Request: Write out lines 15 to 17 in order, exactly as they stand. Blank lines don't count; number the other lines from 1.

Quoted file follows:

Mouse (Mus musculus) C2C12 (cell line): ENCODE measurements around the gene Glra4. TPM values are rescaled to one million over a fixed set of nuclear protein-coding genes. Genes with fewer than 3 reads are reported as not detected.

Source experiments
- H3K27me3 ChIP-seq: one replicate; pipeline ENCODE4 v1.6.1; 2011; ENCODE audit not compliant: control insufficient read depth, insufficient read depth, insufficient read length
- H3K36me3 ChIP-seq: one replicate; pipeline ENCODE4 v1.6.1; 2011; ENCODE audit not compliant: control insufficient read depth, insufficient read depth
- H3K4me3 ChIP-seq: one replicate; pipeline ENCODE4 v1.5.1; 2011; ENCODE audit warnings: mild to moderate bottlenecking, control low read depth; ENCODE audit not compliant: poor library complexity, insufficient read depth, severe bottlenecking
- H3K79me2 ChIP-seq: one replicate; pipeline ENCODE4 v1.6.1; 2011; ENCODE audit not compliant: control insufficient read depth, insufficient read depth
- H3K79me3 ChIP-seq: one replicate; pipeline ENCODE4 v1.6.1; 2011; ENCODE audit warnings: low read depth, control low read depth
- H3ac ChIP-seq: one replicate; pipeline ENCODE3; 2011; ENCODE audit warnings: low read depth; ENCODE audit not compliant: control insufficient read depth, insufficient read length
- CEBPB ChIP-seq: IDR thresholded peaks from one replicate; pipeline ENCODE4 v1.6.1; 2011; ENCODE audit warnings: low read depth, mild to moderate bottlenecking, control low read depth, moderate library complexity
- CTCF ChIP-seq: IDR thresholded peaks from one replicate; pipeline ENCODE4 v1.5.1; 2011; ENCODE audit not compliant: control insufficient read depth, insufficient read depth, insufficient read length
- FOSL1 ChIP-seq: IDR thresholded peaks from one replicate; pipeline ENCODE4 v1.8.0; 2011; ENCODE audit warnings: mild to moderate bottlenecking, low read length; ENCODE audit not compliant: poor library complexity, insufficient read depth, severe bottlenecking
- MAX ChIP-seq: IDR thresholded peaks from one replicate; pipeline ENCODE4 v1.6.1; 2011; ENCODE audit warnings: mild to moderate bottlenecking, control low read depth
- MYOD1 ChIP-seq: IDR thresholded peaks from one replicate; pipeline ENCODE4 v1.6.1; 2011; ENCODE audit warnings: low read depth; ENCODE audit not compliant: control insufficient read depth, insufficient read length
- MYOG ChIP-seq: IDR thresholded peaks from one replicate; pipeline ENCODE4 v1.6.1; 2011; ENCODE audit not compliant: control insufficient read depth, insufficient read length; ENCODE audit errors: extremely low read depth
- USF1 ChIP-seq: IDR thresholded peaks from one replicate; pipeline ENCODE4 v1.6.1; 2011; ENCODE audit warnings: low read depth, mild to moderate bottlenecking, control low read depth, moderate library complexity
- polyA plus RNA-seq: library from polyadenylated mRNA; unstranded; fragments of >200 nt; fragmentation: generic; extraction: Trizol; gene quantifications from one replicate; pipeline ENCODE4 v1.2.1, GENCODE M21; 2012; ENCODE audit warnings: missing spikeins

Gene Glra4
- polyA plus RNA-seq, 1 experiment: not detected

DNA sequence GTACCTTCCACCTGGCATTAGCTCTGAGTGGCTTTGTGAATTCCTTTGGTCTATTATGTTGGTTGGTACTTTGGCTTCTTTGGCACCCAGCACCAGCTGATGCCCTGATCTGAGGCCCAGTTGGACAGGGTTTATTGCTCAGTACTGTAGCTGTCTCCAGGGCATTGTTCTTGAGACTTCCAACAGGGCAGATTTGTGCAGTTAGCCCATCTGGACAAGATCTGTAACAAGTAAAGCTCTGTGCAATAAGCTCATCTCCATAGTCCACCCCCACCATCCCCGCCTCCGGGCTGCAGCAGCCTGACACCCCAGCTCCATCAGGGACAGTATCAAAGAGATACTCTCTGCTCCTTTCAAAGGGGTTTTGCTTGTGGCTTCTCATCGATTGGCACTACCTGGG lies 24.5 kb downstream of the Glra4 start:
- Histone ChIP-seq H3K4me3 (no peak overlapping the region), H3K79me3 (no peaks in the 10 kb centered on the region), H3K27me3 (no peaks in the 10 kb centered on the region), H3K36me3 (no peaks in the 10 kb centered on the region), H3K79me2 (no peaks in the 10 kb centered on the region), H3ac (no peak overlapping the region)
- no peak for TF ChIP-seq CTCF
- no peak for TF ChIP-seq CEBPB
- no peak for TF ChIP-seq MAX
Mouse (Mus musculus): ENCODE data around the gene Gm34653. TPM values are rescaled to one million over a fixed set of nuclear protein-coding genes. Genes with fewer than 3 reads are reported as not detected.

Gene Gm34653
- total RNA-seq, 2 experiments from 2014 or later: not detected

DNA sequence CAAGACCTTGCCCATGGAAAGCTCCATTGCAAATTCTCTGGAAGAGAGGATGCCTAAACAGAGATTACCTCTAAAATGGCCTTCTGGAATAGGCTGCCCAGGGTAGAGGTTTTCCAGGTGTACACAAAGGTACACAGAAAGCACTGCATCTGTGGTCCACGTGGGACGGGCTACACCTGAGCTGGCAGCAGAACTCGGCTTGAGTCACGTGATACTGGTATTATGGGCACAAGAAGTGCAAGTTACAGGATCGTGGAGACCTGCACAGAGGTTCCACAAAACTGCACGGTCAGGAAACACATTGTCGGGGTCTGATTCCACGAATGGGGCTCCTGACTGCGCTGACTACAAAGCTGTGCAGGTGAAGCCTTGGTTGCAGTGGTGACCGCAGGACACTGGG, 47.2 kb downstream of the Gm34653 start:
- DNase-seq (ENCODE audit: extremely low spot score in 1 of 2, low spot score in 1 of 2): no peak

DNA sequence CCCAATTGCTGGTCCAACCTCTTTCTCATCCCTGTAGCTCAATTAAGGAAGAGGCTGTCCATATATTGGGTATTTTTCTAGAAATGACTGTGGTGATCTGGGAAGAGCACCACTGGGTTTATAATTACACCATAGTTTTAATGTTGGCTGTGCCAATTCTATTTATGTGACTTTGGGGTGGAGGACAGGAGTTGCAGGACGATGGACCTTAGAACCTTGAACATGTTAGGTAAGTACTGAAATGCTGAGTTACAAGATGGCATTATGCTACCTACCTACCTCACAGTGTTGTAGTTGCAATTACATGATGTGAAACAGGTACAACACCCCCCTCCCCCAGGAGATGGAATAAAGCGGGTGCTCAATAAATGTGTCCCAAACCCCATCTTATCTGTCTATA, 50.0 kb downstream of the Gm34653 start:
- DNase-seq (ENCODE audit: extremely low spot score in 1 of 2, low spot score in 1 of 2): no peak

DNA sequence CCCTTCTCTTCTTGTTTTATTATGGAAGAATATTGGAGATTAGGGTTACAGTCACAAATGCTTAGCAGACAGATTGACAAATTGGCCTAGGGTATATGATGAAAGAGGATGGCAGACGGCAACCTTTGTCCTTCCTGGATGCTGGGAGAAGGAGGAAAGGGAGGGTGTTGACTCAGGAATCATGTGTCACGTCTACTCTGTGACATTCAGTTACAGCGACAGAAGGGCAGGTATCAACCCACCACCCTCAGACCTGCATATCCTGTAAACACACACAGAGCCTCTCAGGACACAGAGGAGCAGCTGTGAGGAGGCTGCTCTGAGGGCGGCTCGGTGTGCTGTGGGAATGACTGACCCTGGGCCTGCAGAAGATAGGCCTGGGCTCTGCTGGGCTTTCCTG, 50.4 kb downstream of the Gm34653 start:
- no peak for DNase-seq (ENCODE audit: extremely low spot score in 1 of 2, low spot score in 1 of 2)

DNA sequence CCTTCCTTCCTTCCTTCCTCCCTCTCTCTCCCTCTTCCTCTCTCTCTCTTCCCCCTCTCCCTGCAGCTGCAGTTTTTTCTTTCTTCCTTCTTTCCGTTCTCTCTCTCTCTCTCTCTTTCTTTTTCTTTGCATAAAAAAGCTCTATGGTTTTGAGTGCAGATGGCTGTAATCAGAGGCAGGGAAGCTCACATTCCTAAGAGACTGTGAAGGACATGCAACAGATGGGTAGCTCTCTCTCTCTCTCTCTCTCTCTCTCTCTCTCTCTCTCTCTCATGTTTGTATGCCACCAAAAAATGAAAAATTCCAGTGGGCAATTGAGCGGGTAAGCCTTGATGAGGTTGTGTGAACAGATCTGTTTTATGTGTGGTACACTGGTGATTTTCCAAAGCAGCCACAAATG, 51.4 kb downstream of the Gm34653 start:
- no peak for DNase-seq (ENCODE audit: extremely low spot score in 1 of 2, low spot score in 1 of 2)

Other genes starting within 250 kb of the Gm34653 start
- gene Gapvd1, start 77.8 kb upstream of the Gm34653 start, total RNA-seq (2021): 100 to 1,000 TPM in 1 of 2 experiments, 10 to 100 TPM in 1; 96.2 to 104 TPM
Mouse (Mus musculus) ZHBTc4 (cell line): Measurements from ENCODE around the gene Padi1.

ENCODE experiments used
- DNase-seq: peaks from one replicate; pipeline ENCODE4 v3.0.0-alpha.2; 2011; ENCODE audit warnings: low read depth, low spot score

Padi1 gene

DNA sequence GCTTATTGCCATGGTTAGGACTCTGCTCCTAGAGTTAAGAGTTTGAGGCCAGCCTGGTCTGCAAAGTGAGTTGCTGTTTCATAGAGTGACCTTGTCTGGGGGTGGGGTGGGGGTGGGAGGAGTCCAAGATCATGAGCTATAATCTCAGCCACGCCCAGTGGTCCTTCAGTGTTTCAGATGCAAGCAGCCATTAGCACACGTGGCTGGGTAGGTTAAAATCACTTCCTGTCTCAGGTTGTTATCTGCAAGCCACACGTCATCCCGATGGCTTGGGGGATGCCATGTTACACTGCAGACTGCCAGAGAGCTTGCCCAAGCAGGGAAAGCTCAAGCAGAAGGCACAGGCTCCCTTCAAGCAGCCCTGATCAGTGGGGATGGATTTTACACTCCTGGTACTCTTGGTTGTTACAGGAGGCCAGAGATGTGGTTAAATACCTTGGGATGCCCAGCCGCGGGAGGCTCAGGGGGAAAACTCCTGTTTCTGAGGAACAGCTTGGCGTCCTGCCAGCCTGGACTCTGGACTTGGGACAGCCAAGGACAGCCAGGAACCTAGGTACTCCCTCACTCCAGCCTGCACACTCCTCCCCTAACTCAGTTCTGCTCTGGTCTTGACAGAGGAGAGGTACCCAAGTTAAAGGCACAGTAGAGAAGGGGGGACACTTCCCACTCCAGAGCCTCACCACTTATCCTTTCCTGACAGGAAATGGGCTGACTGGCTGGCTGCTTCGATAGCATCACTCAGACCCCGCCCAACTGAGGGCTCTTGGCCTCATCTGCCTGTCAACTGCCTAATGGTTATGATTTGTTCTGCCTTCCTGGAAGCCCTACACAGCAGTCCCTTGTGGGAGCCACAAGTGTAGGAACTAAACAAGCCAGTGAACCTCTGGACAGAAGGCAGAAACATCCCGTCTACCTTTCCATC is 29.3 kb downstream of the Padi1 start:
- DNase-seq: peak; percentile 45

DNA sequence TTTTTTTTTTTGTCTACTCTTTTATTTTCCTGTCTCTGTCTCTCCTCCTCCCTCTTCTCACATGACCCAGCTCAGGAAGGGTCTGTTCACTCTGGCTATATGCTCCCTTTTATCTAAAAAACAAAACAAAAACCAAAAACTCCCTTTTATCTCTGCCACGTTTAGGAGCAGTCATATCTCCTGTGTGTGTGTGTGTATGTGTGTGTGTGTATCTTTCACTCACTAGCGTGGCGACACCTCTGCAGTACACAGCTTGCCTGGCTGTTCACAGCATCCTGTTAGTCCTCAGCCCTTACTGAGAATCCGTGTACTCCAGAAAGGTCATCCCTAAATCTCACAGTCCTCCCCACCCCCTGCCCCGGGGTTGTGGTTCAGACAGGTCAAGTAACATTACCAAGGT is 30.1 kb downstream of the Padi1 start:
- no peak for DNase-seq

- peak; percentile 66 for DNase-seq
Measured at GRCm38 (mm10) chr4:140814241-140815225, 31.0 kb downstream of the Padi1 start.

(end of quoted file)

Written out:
- USF1 ChIP-seq: IDR thresholded peaks from one replicate; pipeline ENCODE4 v1.6.1; 2011; ENCODE audit warnings: low read depth, mild to moderate bottlenecking, control low read depth, moderate library complexity
- polyA plus RNA-seq: library from polyadenylated mRNA; unstranded; fragments of >200 nt; fragmentation: generic; extraction: Trizol; gene quantifications from one replicate; pipeline ENCODE4 v1.2.1, GENCODE M21; 2012; ENCODE audit warnings: missing spikeins

Gene Glra4